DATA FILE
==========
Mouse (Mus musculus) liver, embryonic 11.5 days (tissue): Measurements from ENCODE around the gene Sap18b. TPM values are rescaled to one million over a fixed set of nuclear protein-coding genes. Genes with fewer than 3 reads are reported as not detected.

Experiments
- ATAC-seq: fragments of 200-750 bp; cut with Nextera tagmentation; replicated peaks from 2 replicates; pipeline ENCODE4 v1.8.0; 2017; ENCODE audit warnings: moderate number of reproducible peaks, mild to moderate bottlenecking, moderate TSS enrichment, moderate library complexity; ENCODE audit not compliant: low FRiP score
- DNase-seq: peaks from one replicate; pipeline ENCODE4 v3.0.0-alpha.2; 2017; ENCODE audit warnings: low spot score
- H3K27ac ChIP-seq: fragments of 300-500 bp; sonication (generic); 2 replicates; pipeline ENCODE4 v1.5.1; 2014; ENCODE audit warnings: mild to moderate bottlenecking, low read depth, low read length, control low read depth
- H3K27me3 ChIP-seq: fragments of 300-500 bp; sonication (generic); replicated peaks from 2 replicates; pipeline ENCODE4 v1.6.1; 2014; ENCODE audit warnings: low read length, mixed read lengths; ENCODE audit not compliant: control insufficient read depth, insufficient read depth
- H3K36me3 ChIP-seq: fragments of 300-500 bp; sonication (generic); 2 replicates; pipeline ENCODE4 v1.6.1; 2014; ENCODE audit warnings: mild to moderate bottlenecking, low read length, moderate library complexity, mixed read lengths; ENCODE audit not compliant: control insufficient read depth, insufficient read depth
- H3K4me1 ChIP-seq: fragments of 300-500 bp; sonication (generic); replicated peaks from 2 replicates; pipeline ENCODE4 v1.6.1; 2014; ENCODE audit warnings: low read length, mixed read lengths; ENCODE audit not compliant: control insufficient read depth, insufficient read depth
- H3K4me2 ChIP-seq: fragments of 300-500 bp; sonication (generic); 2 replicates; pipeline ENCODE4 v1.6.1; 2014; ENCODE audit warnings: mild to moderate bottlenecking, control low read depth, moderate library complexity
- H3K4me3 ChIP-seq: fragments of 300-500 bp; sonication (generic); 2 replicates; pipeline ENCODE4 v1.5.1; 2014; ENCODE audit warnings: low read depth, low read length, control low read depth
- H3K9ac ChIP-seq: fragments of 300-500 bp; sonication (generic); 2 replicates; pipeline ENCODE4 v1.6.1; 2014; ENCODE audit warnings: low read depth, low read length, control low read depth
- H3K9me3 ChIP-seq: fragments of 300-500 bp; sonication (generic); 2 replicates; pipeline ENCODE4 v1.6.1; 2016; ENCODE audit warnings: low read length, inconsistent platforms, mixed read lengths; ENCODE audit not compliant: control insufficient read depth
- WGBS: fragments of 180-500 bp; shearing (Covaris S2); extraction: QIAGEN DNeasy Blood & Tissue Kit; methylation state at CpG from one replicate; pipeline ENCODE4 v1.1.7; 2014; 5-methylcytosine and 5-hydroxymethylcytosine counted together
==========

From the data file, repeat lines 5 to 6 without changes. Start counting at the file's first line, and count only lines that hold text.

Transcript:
- H3K27ac ChIP-seq: fragments of 300-500 bp; sonication (generic); 2 replicates; pipeline ENCODE4 v1.5.1; 2014; ENCODE audit warnings: mild to moderate bottlenecking, low read depth, low read length, control low read depth
- H3K27me3 ChIP-seq: fragments of 300-500 bp; sonication (generic); replicated peaks from 2 replicates; pipeline ENCODE4 v1.6.1; 2014; ENCODE audit warnings: low read length, mixed read lengths; ENCODE audit not compliant: control insufficient read depth, insufficient read depth